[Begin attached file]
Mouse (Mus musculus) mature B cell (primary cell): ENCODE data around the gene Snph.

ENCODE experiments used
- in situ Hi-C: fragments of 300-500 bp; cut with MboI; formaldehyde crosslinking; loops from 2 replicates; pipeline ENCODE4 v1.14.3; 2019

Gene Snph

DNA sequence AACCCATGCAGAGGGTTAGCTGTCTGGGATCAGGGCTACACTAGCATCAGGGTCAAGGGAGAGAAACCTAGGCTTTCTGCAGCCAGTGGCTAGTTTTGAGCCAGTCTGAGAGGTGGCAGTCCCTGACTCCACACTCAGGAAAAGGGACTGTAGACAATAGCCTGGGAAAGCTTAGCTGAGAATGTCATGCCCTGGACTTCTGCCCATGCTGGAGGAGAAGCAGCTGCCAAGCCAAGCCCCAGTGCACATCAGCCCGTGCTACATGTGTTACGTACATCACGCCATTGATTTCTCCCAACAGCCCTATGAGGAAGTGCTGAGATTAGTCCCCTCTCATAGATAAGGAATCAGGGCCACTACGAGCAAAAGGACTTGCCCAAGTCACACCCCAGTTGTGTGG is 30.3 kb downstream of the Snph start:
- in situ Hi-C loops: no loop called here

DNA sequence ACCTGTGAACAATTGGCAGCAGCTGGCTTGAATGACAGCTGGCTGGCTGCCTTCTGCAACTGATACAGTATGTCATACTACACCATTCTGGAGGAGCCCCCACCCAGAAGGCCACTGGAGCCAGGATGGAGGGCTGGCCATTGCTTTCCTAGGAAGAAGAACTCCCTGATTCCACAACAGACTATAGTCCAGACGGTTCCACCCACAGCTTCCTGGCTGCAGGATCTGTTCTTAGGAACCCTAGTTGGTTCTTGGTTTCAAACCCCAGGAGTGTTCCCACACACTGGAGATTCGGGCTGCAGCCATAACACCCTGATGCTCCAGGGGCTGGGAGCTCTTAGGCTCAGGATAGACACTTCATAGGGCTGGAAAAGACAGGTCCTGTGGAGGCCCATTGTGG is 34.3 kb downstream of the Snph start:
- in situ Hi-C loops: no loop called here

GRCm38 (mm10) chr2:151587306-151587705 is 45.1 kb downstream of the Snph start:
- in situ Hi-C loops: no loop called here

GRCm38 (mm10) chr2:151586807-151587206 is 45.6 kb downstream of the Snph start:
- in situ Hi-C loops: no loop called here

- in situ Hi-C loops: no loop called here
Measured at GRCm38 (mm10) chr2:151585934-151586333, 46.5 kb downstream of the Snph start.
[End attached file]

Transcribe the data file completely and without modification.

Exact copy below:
Mouse (Mus musculus) mature B cell (primary cell): ENCODE data around the gene Snph.

ENCODE experiments used
- in situ Hi-C: fragments of 300-500 bp; cut with MboI; formaldehyde crosslinking; loops from 2 replicates; pipeline ENCODE4 v1.14.3; 2019

Gene Snph

DNA sequence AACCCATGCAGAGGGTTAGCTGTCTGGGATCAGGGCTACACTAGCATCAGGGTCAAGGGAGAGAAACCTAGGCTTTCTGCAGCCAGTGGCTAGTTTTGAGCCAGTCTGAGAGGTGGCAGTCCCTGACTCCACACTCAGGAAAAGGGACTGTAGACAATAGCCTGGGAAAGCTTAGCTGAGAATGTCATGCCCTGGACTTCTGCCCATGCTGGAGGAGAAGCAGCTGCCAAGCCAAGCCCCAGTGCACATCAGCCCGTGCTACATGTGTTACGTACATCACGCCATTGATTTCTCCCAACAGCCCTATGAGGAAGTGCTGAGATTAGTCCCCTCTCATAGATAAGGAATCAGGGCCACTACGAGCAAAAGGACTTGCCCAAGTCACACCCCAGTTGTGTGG is 30.3 kb downstream of the Snph start:
- in situ Hi-C loops: no loop called here

DNA sequence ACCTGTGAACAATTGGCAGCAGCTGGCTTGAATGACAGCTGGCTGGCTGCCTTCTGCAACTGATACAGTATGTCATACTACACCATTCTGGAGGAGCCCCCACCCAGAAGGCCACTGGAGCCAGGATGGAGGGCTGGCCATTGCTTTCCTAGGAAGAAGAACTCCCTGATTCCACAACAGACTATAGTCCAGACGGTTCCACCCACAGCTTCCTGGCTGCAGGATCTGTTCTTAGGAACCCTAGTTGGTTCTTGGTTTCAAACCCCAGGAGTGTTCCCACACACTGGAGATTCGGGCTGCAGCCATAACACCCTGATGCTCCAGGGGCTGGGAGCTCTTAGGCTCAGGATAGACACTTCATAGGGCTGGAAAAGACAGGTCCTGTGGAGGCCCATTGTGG is 34.3 kb downstream of the Snph start:
- in situ Hi-C loops: no loop called here

GRCm38 (mm10) chr2:151587306-151587705 is 45.1 kb downstream of the Snph start:
- in situ Hi-C loops: no loop called here

GRCm38 (mm10) chr2:151586807-151587206 is 45.6 kb downstream of the Snph start:
- in situ Hi-C loops: no loop called here

- in situ Hi-C loops: no loop called here
Measured at GRCm38 (mm10) chr2:151585934-151586333, 46.5 kb downstream of the Snph start.